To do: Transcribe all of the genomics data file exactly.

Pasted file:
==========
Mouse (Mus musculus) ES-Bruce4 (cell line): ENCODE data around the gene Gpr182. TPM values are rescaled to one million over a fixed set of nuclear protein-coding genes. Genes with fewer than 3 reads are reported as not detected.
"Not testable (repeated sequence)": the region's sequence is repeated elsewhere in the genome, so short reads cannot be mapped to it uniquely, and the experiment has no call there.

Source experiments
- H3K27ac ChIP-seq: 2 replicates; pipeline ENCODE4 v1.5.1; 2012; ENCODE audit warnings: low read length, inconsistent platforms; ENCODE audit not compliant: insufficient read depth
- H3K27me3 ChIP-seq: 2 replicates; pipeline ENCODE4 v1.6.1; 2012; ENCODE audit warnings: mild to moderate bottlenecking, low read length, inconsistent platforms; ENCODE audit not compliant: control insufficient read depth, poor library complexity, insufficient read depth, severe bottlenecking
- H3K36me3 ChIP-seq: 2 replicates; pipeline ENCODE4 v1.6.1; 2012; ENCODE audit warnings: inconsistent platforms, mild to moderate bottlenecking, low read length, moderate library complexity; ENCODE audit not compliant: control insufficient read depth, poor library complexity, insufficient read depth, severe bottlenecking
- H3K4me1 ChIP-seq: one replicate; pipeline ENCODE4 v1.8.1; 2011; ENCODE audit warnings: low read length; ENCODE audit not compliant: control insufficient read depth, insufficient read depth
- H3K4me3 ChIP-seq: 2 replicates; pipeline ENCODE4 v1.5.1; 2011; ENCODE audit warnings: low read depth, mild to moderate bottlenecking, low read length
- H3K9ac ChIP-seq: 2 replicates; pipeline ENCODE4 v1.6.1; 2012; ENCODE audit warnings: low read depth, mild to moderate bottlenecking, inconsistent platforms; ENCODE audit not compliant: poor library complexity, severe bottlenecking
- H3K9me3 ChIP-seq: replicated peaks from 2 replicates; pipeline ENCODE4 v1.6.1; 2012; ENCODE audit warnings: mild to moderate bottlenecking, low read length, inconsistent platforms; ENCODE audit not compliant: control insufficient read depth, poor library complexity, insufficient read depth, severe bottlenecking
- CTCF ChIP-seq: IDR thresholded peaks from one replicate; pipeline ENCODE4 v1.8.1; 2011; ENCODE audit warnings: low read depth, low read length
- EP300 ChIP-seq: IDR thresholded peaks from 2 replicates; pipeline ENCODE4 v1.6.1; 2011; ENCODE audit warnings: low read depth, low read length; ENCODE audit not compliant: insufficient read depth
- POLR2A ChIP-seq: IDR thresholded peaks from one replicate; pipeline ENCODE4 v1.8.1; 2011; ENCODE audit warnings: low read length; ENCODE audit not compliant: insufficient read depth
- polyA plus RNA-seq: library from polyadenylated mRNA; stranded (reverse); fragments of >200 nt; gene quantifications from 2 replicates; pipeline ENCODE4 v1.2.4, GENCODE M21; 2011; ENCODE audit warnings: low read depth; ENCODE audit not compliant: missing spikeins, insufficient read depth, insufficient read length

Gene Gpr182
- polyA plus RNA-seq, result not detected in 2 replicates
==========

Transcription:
Mouse (Mus musculus) ES-Bruce4 (cell line): ENCODE data around the gene Gpr182. TPM values are rescaled to one million over a fixed set of nuclear protein-coding genes. Genes with fewer than 3 reads are reported as not detected.
"Not testable (repeated sequence)": the region's sequence is repeated elsewhere in the genome, so short reads cannot be mapped to it uniquely, and the experiment has no call there.

Source experiments
- H3K27ac ChIP-seq: 2 replicates; pipeline ENCODE4 v1.5.1; 2012; ENCODE audit warnings: low read length, inconsistent platforms; ENCODE audit not compliant: insufficient read depth
- H3K27me3 ChIP-seq: 2 replicates; pipeline ENCODE4 v1.6.1; 2012; ENCODE audit warnings: mild to moderate bottlenecking, low read length, inconsistent platforms; ENCODE audit not compliant: control insufficient read depth, poor library complexity, insufficient read depth, severe bottlenecking
- H3K36me3 ChIP-seq: 2 replicates; pipeline ENCODE4 v1.6.1; 2012; ENCODE audit warnings: inconsistent platforms, mild to moderate bottlenecking, low read length, moderate library complexity; ENCODE audit not compliant: control insufficient read depth, poor library complexity, insufficient read depth, severe bottlenecking
- H3K4me1 ChIP-seq: one replicate; pipeline ENCODE4 v1.8.1; 2011; ENCODE audit warnings: low read length; ENCODE audit not compliant: control insufficient read depth, insufficient read depth
- H3K4me3 ChIP-seq: 2 replicates; pipeline ENCODE4 v1.5.1; 2011; ENCODE audit warnings: low read depth, mild to moderate bottlenecking, low read length
- H3K9ac ChIP-seq: 2 replicates; pipeline ENCODE4 v1.6.1; 2012; ENCODE audit warnings: low read depth, mild to moderate bottlenecking, inconsistent platforms; ENCODE audit not compliant: poor library complexity, severe bottlenecking
- H3K9me3 ChIP-seq: replicated peaks from 2 replicates; pipeline ENCODE4 v1.6.1; 2012; ENCODE audit warnings: mild to moderate bottlenecking, low read length, inconsistent platforms; ENCODE audit not compliant: control insufficient read depth, poor library complexity, insufficient read depth, severe bottlenecking
- CTCF ChIP-seq: IDR thresholded peaks from one replicate; pipeline ENCODE4 v1.8.1; 2011; ENCODE audit warnings: low read depth, low read length
- EP300 ChIP-seq: IDR thresholded peaks from 2 replicates; pipeline ENCODE4 v1.6.1; 2011; ENCODE audit warnings: low read depth, low read length; ENCODE audit not compliant: insufficient read depth
- POLR2A ChIP-seq: IDR thresholded peaks from one replicate; pipeline ENCODE4 v1.8.1; 2011; ENCODE audit warnings: low read length; ENCODE audit not compliant: insufficient read depth
- polyA plus RNA-seq: library from polyadenylated mRNA; stranded (reverse); fragments of >200 nt; gene quantifications from 2 replicates; pipeline ENCODE4 v1.2.4, GENCODE M21; 2011; ENCODE audit warnings: low read depth; ENCODE audit not compliant: missing spikeins, insufficient read depth, insufficient read length

Gene Gpr182
- polyA plus RNA-seq, result not detected in 2 replicates